April 24


For a change: good news from the borders

Looking back over my regular commentaries on border affairs, I’m afraid that from time to time I’ve given readers the impression that things are all doom and gloom on the border – from lines that are too long to infrastructure that is too old and budgets that are too tight, you might think that our borders with Canada and Mexico are just giant parking lots of trucks and cars going nowhere.

But you know what? There are a lot of good things happening on the border.

Let’s start with the fact that all of the concern over staff and facilities and sequestration furloughs is a result of strong trade levels with our NAFTA partners. Consider that since 1994, the year of NAFTA’s implementation, U.S. exports to Mexico have nearly tripled, meaning job growth here at home, which in turns leads to buying power that has caused U.S. imports to rise more than threefold in that same period. 


Connecting Silicon Hills

Just as SXSW Interactive wraps up with its awards ceremony Tuesday evening, 80 miles south at Geekdom, members of San Antonio’s growing tech community will be sitting down to hear Brad Feld discuss his new book, Startup Communities: Building an Entrepreneurial Ecosystem in Your City. In addition to being a serial entrepreneur, Feld is a founder of TechStars, a startup accelerator that is integral to Geekdom’s (and Rackspace’s) strategy for turning San Antonio into the “cloud computing capital of the world.”

Geekdom’s star is rising, and the hype is starting to spread beyond Loop 1604. The Atlantic Cities blog this week published a post entitled “Can San Antonio Displace Austin as Texas’s Tech Hub?” The piece focuses, of course, on Rackspace and Geekdom, but also mentions that the Air Force’s cyber-warfare division is located in San Antonio. (USAA’s huge IT staff and Microsoft’s West Side data center went unmentioned.)

The title is apparently just a hook to get page views, and the article doesn’t delve into the differences between San Antonio’s and Austin’s tech communities or their prospects. But the biggest problem with the title is the idea that Austin and San Antonio should be competing for the tech hub crown. On the contrary, the cities should be trying to bridge their creative communities.


Will sequestration inspire innovation on the border?

We’re only days away from sequestration, the automatic across-the-board spending cuts that were supposed to have been so awful, so distasteful to lawmakers and the president that there was no chance we’d ever reach this point. And yet here we are.

Don’t get me wrong: I won’t defend a dysfunctional federal budget that is bleeding red ink as Congress and the administration avoid the tough choices over entitlement program reforms and fails to engage in a real debate over the size and scope of government.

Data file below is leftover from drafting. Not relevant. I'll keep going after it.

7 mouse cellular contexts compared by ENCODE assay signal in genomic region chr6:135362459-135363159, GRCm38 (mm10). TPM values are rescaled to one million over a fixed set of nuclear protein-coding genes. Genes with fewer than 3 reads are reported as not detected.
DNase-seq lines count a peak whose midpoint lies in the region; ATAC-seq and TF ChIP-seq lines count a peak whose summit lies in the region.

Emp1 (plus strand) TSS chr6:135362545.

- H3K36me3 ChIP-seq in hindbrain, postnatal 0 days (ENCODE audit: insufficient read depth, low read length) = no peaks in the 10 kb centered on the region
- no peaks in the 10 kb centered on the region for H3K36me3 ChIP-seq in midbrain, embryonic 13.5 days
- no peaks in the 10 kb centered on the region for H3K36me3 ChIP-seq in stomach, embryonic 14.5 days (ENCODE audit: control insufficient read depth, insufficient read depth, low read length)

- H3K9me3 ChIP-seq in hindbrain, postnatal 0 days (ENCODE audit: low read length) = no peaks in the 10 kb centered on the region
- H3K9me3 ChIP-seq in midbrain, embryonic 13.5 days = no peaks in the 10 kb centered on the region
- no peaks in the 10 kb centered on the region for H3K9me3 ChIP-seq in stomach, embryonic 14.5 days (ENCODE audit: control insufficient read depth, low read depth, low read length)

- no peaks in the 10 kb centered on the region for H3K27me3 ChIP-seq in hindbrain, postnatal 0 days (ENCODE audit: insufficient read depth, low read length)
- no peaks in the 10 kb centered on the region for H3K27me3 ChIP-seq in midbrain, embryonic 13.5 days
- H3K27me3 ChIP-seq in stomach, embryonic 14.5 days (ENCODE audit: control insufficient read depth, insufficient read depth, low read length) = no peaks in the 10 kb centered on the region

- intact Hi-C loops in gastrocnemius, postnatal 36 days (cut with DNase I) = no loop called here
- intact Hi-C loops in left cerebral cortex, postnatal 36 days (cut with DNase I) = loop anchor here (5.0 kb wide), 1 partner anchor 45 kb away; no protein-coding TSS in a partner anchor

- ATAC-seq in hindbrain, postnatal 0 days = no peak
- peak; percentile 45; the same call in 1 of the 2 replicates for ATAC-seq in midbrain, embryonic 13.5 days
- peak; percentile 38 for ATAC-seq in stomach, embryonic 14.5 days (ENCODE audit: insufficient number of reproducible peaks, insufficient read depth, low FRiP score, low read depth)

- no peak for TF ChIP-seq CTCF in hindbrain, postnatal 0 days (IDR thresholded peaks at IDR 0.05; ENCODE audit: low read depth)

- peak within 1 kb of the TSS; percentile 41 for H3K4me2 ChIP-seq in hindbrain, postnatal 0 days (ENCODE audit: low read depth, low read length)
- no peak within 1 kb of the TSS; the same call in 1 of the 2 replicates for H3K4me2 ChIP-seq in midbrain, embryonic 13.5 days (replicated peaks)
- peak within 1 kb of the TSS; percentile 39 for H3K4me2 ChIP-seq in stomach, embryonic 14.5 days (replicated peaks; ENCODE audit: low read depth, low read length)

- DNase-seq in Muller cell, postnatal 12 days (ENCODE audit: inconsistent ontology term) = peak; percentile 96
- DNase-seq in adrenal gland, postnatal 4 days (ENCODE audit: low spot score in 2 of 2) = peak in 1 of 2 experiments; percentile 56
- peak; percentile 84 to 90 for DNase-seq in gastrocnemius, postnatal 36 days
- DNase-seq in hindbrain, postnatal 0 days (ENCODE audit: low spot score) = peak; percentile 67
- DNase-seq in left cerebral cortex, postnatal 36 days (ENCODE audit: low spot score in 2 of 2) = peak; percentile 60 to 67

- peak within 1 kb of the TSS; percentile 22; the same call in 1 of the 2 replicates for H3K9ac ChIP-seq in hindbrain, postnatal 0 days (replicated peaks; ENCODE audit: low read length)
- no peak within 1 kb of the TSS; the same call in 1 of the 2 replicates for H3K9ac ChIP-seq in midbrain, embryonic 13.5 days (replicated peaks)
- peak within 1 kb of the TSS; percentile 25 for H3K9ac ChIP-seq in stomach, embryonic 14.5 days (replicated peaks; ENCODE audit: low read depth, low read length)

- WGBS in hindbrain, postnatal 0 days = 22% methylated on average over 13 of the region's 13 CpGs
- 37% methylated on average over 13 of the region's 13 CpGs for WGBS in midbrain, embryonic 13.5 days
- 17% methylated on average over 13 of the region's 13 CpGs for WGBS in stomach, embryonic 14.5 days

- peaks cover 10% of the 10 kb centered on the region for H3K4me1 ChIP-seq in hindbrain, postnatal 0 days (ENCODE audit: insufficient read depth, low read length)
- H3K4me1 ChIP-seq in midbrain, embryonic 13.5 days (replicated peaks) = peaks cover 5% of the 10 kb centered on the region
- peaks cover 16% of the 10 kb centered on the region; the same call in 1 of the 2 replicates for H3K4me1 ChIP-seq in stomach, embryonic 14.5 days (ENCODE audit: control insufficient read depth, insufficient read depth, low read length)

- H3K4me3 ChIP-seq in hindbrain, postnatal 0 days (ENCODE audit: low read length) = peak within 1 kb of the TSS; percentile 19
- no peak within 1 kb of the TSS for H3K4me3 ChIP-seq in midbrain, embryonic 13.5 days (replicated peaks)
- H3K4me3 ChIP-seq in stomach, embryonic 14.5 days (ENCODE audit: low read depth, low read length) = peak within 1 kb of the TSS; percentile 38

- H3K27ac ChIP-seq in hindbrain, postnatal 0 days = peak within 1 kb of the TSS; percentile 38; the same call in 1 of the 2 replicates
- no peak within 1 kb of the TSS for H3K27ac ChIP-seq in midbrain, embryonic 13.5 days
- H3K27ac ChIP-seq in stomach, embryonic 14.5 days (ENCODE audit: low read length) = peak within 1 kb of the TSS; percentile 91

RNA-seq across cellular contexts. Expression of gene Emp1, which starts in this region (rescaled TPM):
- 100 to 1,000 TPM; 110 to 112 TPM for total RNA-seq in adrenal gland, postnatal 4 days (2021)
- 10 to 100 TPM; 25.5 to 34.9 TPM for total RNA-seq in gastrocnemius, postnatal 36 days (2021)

But as other commentators and even the President have noted, sequestration takes a meat cleaver to core government services where a scalpel is what is needed.

Most of the press coverage of sequestration has focused on its effect on the defense sector, and rightly so. After all, defending our country against foreign threats is a constitutionally mandated duty, not some experimental program in an obscure government agency. The Department of Defense is preparing plans to furlough 800,000 civilian workers, which is a hit to our economy as we claw our way out of the Great Recession.

But less publicized has been sequestration’s effect on our border agencies: Customs and Border Protection and Border Patrol.


Mexico: Open for more business

I recently had the opportunity to visit with officials from Mexico’s new administration for some extremely insightful talks on border trade and security. I walked away impressed. Our neighbors to the south are open for business. But not just that, they are open for suggestions!

Since the election of Mexico’s new president, I have continued to work with the transitional teams and our meetings have been met with openness and professionalism from day one.

The tone of these meetings was no different; frank and direct with a clear spirit of cooperation, not combativeness. This is an administration that fully understands that, as Asia’s position as a desirable manufacturing location begins to slip due to rising labor and transportation costs, Mexico is primed to seize an opportunity for real job growth and help elevate the economies of its NAFTA partners, Canada and the United States.


The suburbs v. the aquifer

Artwork by San Antonio's own Gary Sweeney. Courtesy of the artist.Portland, Oregon, has become famous for its dense, walkable urban environment, and is often treated as a model for smart growth among mid-size American cities. One key to Portland’s successful development model is a regulation that aimed not to improve the urban core but to protect the farmland just beyond it. The city’s Urban Growth Boundary was enacted in 1976 as part of a state law to defend farmers against the encroachment of suburban growth (Randy Bear touched on this last June in a column on Portland).

I thought about this as I read the news that San Antonio had purchased 461 acres just outside highway 1604, northwest of the city, which will be incorporated into Government Canyon State Natural Area. This deal, and many others like it, was funded by a dedicated sales tax which since 2000 has provided about $225 million to purchase and preserve land over the Edwards Aquifer. Just as Portland strengthened its urban core by protecting farmers, could the City of San Antonio do so by protecting its only significant supply of water?

If it was up to the people of San Antonio, there’s a good chance it could.


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